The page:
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May 12, 2015 5:33 PM EDT

When Tom Brokaw received a diagnosis of multiple myeloma in 2013, he felt his luck had run out, the popular veteran NBC anchor writes in his new memoir, A Lucky Life Interrupted: A Memoir of Hope. Suddenly, he was experiencing severe back pain and taking serious medication to combat the cancer that was attacking his plasma cells, while still working on documentaries and reports for NBC News.

When news of his condition started to leak, his successor in the anchor chair Brian Williams, with Brokaw’s help, turned the scary news into a tender joke on air: “In an email tonight Tom mentioned at least the possibility of joining the Springsteen tour in Australia to give Bruce a bump of some added publicity.”

With the public in his corner, Brokaw continued to do battle, undergoing chemotherapy and other treatment to manage the incurable cancer. In illness, Brokaw relied on his wife Meredith and their three daughters (especially Jennifer, a physician) for practical and emotional support.

Brokaw recounts some of the most emotional elements of the ordeal in his new memoir A Lucky Life Interrupted, out today.

On learning his diagnosis:

Brokaw was taken aback when he found out he had multiple myeloma at age 73, “just short of the life expectancy of an American white male,” as he put it.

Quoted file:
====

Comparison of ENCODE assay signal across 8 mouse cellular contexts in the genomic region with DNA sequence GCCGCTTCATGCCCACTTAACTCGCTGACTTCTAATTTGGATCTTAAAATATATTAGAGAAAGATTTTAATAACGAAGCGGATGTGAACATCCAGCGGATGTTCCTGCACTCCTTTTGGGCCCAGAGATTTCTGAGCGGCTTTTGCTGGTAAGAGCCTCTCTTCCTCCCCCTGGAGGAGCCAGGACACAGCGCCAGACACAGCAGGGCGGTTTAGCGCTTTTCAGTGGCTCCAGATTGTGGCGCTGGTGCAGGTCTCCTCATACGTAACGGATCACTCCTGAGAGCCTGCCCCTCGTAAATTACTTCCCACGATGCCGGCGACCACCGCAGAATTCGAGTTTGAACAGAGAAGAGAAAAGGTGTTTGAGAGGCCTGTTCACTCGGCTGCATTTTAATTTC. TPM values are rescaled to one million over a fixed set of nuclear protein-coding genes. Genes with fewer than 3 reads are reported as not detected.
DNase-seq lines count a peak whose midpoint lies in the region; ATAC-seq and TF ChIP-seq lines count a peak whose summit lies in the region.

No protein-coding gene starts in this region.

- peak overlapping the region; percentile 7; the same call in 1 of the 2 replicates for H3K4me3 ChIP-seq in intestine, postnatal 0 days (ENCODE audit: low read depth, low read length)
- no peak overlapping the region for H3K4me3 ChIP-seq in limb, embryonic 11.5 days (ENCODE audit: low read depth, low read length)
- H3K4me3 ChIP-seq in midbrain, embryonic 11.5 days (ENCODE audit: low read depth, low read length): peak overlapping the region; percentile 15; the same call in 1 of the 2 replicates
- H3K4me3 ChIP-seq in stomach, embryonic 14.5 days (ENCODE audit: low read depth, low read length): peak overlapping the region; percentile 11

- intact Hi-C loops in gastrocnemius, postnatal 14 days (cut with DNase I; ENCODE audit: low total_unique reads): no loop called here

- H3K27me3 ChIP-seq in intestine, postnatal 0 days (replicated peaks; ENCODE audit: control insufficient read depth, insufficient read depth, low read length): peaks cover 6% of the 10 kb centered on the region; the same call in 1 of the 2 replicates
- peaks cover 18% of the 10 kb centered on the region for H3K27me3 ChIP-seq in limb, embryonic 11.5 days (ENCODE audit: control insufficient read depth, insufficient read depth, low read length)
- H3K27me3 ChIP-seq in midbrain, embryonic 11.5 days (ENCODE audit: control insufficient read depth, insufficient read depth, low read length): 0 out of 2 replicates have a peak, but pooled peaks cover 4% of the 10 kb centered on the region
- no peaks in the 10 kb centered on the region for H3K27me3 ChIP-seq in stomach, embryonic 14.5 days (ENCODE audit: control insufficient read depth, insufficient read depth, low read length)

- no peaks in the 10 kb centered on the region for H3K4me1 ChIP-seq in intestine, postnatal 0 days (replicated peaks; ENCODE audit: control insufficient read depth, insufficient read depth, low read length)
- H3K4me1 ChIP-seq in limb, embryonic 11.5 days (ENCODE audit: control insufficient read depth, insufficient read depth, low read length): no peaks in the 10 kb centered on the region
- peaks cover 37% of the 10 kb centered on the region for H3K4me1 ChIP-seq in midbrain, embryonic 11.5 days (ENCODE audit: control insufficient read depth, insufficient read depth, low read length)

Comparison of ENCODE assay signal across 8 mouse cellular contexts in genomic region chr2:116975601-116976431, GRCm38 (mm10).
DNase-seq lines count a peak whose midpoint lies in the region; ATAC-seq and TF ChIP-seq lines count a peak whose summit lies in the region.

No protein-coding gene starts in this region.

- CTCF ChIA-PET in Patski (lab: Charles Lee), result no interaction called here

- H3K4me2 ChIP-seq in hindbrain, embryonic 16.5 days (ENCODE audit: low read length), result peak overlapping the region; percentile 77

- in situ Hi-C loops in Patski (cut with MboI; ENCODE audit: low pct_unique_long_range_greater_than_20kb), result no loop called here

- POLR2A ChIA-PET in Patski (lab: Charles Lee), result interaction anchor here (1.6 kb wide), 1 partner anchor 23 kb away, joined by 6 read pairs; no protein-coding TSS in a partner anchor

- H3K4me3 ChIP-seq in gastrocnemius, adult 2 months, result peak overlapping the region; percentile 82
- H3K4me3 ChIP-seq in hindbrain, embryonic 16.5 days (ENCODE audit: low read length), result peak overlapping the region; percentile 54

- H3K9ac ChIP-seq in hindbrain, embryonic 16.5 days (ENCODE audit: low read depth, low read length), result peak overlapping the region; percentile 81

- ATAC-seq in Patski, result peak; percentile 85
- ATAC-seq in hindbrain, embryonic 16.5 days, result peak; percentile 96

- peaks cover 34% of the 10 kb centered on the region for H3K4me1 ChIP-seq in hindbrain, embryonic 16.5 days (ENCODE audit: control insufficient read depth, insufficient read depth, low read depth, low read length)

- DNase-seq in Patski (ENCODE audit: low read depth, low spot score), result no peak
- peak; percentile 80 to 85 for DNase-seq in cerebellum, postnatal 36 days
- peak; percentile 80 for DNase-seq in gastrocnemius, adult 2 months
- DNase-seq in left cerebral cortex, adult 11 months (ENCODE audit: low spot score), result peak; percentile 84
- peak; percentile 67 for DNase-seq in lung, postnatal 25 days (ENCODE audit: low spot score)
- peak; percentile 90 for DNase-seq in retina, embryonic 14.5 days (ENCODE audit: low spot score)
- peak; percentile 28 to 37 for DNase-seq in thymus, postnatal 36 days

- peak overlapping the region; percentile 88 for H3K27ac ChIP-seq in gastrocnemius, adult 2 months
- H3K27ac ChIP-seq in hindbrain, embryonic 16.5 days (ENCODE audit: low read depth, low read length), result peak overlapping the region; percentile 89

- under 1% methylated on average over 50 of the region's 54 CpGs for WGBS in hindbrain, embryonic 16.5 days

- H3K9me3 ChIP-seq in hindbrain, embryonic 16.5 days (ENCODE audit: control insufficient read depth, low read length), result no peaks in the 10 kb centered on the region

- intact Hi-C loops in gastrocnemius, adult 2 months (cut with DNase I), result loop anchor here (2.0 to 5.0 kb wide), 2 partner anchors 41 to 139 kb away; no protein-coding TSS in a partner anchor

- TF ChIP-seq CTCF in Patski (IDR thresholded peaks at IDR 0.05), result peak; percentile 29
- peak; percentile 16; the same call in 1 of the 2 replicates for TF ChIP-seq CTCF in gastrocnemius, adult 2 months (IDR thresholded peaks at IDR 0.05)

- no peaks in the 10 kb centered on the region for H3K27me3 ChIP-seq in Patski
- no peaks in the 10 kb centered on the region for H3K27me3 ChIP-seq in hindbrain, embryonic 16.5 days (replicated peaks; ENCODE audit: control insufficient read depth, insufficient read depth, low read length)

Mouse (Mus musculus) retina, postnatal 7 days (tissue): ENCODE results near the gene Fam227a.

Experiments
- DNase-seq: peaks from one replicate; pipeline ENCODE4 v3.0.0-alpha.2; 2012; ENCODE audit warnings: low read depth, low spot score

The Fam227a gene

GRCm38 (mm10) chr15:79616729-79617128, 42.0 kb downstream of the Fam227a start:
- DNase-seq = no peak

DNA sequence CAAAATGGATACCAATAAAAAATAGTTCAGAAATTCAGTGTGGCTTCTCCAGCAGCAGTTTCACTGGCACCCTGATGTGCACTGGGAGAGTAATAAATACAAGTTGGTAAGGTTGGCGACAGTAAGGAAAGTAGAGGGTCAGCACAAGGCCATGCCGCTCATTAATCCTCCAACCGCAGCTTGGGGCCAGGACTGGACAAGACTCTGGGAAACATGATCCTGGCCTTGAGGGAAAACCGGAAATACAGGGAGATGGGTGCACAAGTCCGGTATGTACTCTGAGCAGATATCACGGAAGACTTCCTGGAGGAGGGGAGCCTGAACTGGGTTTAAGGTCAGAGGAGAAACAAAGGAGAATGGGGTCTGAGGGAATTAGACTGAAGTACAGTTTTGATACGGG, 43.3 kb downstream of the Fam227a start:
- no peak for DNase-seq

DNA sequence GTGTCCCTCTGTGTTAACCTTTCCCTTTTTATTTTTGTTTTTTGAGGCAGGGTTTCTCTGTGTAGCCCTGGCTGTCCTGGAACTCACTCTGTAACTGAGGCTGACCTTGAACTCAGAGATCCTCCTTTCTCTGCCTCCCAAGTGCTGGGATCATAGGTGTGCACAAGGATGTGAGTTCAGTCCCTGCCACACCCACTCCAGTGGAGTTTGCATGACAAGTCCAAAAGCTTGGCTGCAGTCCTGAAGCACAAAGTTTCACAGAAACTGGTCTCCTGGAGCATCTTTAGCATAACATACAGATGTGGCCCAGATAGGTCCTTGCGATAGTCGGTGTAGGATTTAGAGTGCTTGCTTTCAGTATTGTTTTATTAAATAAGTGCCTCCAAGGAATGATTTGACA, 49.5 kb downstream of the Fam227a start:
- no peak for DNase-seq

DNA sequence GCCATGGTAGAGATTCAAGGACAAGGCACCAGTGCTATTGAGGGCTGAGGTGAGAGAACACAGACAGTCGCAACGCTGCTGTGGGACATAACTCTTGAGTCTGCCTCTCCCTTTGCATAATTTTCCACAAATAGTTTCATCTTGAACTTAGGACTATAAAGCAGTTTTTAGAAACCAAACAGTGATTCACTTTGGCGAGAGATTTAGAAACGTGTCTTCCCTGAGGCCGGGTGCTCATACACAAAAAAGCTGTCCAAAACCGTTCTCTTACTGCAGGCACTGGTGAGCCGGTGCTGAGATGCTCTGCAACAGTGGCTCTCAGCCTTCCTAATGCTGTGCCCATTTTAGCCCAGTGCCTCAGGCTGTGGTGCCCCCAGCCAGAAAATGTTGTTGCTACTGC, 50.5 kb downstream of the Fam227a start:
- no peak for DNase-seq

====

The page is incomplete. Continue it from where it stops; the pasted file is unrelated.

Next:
On telling his wife about the disease:

Brokaw waited to tell Meredith until they were in person together. Her first reaction was to ask him a few questions about multiple myeloma, “but we were both in a wilderness of uncertainty,” he writes.

On trying to be lighthearted at the darkest times:

Cancer is not tidy, and Meredith was there to help Tom every step of the way. Much in the way humor helped break the news to the public, the Brokaws used laughter to combat some of the worst aspects of treatment:

On his new sense of mortality:

Brokaw’s illness affected everything down to the way he read the newspaper.

As he writes in the memoir, part of what made Brokaw lucky was that he could afford top doctors (and received sympathies from several U.S. presidents).

“I will die someday but it is not likely to be the result of multiple myeloma,” he writes at the end of the book, after a series of positive results from his doctors. “I remain a lucky guy.”

Contact us at letters@time.com.

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